2 minute read

How to Build an Effective Remote Work Environment

Blog-2020-04-08-2

Sometimes, putting your best and brightest minds together to create breakthrough collateral and content means assembling a team that spans from sea to shining sea. For the in-house creative agency at Jack Henry, working from home is their norm. More than half of this talented design group creates solutions for our clients’ most pressing problems from seven locations across the country.

Earlier this year, our creative crew – made up of story strategists, UX extraordinaires, visual virtuosos, multimedia masterminds, and print practitioners – gathered in Charlotte, NC, for a two-day, in-person summit. For the first time in a while, our eclectic bunch was in one place, at the same time, collaborating face-to-face. In our brief but uber-productive time together, we shared knowledge, inspiration, and brainstormed innovative ways to elevate future campaigns. There also may have been a “Survivor”-style game of Uno … or two.

Our team is no stranger to working at home. Especially now, with stay-at-home mandates in full effect due to the COVID-19 pandemic, we know the importance of prioritizing connection.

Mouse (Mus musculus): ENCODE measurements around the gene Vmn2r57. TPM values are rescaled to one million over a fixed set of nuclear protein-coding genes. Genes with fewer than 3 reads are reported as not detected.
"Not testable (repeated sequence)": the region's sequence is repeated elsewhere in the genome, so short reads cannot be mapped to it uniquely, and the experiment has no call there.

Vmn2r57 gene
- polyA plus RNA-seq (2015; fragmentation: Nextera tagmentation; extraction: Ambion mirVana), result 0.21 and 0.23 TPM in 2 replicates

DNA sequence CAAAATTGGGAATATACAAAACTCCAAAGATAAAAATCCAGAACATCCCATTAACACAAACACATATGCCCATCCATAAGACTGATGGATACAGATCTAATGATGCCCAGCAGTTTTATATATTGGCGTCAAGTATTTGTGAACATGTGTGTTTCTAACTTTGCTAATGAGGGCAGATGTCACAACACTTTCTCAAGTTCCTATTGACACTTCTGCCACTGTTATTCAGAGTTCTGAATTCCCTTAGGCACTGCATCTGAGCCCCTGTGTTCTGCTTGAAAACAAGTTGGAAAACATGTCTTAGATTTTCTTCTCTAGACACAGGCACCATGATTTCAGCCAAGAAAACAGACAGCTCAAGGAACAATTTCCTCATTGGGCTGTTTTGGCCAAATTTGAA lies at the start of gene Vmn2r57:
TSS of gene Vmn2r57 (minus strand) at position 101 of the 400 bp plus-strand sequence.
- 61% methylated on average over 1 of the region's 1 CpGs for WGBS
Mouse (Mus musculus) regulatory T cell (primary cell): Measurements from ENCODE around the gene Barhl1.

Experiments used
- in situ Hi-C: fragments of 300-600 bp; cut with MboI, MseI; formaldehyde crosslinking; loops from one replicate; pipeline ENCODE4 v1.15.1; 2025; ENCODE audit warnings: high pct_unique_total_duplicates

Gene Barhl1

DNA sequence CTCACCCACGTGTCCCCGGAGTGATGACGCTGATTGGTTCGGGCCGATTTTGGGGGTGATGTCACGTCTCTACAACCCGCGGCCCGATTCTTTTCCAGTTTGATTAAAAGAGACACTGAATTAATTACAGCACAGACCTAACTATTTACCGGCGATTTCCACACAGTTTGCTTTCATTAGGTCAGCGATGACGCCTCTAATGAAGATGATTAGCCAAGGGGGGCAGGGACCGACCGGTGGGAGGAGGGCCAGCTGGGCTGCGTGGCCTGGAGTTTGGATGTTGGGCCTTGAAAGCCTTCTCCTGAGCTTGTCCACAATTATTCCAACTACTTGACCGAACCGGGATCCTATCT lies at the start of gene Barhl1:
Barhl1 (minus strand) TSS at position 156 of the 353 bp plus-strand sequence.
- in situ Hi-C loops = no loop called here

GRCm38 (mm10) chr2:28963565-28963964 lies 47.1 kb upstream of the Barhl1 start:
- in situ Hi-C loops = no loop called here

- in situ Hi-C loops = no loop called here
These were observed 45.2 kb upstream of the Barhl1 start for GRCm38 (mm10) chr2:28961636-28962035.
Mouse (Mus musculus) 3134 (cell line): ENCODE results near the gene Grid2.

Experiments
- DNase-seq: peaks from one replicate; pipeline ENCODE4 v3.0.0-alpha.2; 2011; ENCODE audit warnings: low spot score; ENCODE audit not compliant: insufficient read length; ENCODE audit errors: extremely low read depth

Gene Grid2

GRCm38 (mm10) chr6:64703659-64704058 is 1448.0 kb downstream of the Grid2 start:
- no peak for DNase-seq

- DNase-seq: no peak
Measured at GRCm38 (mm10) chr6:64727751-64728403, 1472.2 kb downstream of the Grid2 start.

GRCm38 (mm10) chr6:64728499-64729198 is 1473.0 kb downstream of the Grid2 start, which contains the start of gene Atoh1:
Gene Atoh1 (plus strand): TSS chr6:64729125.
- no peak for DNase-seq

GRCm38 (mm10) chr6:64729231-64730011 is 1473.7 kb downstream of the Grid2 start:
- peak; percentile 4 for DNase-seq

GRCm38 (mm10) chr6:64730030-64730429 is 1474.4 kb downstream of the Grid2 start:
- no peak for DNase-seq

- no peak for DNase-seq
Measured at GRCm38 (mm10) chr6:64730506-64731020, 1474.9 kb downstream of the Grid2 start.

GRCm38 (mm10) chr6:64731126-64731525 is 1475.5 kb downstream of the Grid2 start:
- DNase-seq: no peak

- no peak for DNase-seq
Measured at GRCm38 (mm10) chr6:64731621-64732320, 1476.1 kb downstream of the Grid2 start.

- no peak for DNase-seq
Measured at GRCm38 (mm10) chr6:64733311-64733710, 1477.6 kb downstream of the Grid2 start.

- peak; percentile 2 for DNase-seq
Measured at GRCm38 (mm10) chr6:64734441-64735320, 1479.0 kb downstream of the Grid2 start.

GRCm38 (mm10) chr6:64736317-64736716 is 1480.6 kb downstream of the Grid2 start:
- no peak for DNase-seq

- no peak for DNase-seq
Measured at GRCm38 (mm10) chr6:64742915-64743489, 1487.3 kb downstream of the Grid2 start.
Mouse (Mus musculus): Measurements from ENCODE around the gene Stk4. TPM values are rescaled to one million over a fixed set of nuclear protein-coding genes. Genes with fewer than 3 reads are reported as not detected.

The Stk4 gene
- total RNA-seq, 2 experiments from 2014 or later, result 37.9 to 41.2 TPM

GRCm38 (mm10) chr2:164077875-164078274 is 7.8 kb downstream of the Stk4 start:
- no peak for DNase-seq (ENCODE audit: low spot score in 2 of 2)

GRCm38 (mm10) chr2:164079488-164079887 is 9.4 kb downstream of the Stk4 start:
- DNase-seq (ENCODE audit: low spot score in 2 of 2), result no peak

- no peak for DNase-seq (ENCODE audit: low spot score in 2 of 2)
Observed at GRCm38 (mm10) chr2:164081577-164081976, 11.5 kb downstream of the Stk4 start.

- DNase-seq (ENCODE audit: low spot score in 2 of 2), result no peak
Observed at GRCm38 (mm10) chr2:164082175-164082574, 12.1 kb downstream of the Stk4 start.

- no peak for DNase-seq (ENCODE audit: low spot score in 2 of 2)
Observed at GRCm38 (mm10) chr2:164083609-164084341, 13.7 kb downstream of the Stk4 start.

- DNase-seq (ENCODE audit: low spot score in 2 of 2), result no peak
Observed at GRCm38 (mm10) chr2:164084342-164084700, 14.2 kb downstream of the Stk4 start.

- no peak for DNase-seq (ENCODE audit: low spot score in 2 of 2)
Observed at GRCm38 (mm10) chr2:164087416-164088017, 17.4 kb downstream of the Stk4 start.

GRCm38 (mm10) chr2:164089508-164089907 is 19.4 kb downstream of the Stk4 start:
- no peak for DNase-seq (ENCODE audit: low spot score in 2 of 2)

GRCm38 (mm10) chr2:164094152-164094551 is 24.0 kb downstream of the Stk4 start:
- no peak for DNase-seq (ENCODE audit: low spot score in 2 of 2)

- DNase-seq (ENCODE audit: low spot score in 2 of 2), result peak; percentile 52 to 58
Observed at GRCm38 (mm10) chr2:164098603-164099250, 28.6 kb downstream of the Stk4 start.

Whether you are new to working remotely or you’re looking for ways to optimize your current work-from-home situation, we’ve gathered a few do’s and don’ts for cultivating a productive remote environment.

  1. Do communicate (more is more).

On remote teams, you lose the luxury of walking into a colleague’s office for a quick chat. The lines of communication must stay open at all times. Communicate progress updates and schedule standing meetings to discuss changes in scope or strategy. Tools like Microsoft Teams, WorkFront, Basecamp, and Slack allow users to tag relevant stakeholders and create channels that facilitate impromptu conversations.

  1. Don’t be camera shy.

Yes, wearing yoga pants and sweats to work every day is one of the perks of working remotely. But nothing beats seeing a colleague’s facial expressions and body language during a meeting. Use video conferencing to maximize participation in essential meetings or during one-on-one touch bases. 

  1. Do take breaks (often).

While studies show remote workers are more productive, carving time to take short breaks throughout the workday is still vital. If you can’t leave the house for a walk, set a reminder to stretch, eat lunch, or change the scenery by moving from the den or home office to the living room. 

  1. Do minimize screen time on weekends.

Try to resist the urge to fire up the laptop and check emails or catch up on assignments over the weekend. Find digital-free inspiration from books (the real kind), painting, or gardening. Or just rest. Enjoying your weekend will allow you to return to work with a fresh, creative perspective.

Although we don’t know when our next chance to connect in person will be, let’s use this opportunity to build work environments in which results-driven individuals can do their best work – from any location.

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